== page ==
College vertical farm to help feed homeless

Vincent Walsh, director of the Biospheric Foundation, with Martin AinscoughVincent Walsh, director of the Biospheric Foundation, with Martin Ainscough
Vincent Walsh, director of the Biospheric Foundation, with Martin Ainscough
A barely-used high-tech food-growing and production line is to be pressed into greater service: making soup for Wigan's homeless and needy.

Wigan University Technical College is the proud owner of Britain’s only “vertical farm” and process hall. When installed three years ago they were to be used to train up would-be engineers to learn the entire food creation process from seed to container.

But the UTC has struggled to attract the desired number of students to date to get it all running very often.

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There are plenty of other plans from millionaire backer Martin Ainscough, whose brainchild the UTC was, in order to turn round the college’s fortunes.

But his first mission is to help the borough’s neediest.

Students, helped by Groundwork Trust Prince’s Trust participants and experts will grow and process various foods to produce around 60 gallons of soup a week: or, to put it in drinkable sizes, around 500 half-litre pouches. And Mr Ainscough intends to the give the soup, free of charge, to the Wigan-based charity The Brick.

Some of it will be given out free to the homeless, some will be sold at discount at its food banks and also given to volunteers.

Mr Ainscough, who recently received a CBE for his services to charity and is a major supporter of the Prince’s Trust and the neighbouring Wigan Youth Zone, said he was keen to forge partnerships.

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He added: “The vertical farm is a great piece of machinery. They are used a lot abroad already, but this is the only one in this country and it has been a great shame that it hasn’t been put to use more often since it was installed.

“With this in mind I want it to be used to make soup for a charitable cause and there are few more deserving than The Brick.

“I think businesses, charities and those in training should work together far more often.

“We put the equipment to good use, we educate people and we help those less fortunate. The farm can grow the equivalent of two acres of greenhouse produce.”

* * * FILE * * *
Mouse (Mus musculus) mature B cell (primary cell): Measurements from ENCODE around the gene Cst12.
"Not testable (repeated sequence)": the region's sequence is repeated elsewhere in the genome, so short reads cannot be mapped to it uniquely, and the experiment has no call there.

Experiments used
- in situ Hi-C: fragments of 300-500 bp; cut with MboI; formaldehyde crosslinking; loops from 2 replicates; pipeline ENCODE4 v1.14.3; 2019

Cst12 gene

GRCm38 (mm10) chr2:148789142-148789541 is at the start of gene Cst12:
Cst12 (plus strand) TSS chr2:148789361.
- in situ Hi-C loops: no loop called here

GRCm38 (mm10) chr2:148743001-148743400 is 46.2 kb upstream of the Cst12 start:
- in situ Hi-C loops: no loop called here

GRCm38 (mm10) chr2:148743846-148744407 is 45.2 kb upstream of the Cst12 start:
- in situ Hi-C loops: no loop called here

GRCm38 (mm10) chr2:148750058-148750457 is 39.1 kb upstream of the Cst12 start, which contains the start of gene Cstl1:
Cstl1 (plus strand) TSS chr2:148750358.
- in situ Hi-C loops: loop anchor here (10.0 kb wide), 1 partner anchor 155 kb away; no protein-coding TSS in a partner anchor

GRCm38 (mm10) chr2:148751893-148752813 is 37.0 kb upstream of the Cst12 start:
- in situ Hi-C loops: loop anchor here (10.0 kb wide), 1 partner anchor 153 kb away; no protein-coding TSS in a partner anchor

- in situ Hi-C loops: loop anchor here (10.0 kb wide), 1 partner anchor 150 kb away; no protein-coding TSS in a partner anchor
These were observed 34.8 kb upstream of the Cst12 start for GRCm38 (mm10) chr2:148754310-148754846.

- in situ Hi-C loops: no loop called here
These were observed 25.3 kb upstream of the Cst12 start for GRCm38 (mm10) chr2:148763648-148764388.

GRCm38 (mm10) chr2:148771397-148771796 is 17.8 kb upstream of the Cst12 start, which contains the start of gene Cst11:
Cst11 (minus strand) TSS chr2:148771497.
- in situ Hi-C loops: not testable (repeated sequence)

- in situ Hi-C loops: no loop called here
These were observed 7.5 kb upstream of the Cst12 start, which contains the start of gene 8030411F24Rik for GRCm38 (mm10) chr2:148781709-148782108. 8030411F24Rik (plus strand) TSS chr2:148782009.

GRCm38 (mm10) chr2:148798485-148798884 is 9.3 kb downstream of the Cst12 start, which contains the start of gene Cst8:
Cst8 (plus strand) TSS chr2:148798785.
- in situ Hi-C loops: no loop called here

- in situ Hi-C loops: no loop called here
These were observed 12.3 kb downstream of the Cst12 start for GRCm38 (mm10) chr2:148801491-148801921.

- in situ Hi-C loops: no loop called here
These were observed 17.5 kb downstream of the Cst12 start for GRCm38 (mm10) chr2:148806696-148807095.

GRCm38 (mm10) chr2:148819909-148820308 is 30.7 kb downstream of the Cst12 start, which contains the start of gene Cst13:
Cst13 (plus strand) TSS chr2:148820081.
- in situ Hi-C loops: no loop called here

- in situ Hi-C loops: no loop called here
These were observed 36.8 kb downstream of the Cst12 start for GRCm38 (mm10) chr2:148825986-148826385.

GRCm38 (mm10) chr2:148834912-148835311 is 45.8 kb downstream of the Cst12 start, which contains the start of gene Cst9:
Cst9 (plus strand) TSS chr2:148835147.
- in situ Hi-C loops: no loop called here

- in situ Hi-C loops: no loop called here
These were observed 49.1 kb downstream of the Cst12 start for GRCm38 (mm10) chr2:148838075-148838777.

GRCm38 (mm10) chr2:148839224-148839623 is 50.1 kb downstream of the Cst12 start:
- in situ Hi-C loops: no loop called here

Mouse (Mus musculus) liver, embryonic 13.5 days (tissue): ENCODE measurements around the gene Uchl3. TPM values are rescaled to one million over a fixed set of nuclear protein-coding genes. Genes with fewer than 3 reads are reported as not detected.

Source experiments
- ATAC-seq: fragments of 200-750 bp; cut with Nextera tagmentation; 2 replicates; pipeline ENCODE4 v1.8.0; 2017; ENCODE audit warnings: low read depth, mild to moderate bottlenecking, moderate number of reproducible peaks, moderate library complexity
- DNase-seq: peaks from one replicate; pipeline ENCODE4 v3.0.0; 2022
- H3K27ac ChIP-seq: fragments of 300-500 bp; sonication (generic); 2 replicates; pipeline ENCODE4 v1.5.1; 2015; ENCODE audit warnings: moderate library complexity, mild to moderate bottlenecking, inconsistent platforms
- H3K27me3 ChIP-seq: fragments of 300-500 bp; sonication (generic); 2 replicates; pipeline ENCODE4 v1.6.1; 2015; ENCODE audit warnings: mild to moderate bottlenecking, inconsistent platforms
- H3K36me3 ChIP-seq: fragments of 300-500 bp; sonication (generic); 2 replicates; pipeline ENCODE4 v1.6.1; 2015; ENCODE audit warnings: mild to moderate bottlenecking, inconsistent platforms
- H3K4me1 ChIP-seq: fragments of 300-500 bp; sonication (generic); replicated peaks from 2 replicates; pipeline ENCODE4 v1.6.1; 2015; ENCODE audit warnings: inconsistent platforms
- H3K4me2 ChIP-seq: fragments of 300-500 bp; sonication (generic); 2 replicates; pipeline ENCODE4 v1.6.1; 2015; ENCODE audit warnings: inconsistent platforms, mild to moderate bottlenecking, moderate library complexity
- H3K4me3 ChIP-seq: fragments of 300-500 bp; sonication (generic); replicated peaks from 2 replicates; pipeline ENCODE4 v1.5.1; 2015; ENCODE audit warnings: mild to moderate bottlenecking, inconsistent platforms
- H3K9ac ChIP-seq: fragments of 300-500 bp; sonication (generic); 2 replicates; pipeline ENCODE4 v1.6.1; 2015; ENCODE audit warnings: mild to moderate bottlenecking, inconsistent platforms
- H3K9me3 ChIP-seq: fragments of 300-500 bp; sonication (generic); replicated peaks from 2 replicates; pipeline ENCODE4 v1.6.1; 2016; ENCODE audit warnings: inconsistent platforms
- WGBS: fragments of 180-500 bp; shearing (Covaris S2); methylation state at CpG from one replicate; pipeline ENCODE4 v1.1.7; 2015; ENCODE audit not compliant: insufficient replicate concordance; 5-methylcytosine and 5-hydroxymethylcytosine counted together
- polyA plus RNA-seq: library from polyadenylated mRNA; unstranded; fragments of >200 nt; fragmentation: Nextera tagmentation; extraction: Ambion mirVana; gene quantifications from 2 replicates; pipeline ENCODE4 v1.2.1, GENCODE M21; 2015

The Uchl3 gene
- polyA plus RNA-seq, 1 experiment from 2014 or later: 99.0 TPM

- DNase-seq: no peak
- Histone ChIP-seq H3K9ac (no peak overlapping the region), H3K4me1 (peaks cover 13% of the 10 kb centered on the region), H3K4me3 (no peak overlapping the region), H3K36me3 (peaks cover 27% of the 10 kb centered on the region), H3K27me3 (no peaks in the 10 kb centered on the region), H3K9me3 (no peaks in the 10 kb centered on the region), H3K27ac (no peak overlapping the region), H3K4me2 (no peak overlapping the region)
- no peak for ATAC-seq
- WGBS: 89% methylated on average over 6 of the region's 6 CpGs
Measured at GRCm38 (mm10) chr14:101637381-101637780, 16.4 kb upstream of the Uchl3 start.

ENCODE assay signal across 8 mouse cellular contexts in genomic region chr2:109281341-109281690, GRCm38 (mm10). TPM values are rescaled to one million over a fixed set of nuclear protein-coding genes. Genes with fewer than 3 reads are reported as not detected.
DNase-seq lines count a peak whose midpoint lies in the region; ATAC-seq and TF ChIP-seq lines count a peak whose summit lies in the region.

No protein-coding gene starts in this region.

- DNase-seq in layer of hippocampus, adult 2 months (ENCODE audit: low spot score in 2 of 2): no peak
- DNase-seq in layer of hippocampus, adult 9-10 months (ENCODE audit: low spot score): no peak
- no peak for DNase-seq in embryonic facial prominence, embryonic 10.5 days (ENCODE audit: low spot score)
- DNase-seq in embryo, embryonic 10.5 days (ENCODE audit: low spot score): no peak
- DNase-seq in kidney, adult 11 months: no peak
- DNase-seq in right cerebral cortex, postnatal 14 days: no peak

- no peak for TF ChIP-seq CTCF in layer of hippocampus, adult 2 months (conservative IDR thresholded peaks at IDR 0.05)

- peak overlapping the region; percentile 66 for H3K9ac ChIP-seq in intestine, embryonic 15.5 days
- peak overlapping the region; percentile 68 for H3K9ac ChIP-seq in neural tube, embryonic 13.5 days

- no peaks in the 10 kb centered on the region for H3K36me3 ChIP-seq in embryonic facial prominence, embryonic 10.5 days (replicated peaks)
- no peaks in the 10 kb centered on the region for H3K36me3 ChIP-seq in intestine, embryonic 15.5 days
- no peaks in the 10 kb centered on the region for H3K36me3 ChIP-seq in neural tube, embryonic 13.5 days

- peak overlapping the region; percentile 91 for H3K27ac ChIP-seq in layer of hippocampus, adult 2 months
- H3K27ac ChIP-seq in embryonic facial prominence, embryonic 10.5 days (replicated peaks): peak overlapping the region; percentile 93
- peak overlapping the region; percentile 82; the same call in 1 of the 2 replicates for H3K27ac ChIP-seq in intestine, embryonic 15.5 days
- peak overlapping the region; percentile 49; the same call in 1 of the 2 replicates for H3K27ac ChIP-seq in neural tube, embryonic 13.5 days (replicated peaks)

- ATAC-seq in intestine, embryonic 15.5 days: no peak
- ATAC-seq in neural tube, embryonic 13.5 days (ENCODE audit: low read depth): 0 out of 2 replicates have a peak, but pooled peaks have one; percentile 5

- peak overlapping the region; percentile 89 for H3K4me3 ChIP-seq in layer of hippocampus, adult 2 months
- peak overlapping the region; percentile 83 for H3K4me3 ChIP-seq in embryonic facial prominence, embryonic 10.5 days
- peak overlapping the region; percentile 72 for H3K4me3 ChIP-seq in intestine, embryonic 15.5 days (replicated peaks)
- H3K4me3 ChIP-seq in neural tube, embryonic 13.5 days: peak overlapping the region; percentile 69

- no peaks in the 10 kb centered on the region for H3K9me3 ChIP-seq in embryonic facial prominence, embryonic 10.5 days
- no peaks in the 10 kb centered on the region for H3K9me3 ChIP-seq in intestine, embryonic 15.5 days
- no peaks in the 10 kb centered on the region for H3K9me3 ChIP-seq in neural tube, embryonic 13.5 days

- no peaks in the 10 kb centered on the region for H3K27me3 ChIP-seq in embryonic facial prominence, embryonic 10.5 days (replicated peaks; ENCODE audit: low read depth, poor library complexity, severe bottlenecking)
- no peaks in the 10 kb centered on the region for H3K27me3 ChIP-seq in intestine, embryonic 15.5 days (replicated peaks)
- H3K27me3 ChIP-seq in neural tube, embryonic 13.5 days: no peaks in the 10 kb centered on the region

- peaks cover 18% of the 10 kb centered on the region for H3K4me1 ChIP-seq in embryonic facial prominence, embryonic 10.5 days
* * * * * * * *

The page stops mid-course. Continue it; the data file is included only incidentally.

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Mr Ainscough said that some of the produce for the soup will come from the My Life charity project at Standish (which he also founded) and talks were under way with other organisations to sponsor the UTC to produce the vegetables.

Kathleen Pitt, chief executive of Queen’s Hall Action on Poverty which runs The Brick, said: “Martin Ainscough is keen to get this soup facility up and running and we are equally keen to receive the soup! It would be given out at the food bank at the Brick in Rowbottom Square.

“We also have a kitchen and we provide a lunch for the people who work with us. We have a community warehouse where we help people to learn how to get into employment and we have a kitchen and cafe there too. We could also sell the soup in our charity shop. We cannot wait for the project to start.”

Colin Greenhalgh, programme director, employment and skills at the Groundwork Trust, said: “We run a Prince’s Trust programme, part of which includes a community project which benefits the local community. This soup production idea links up perfectly with the UTC. It helps them develop new skills and confidence and that looks good on a CV and it is good to give something back to society.

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“Initially it would be young people learning about food production and distributing the soup. But in the longer term it might also be about growing produce as well because we run a number of community allotments and gardens. This idea is perfect for the community project and it’s right on our doorstep.”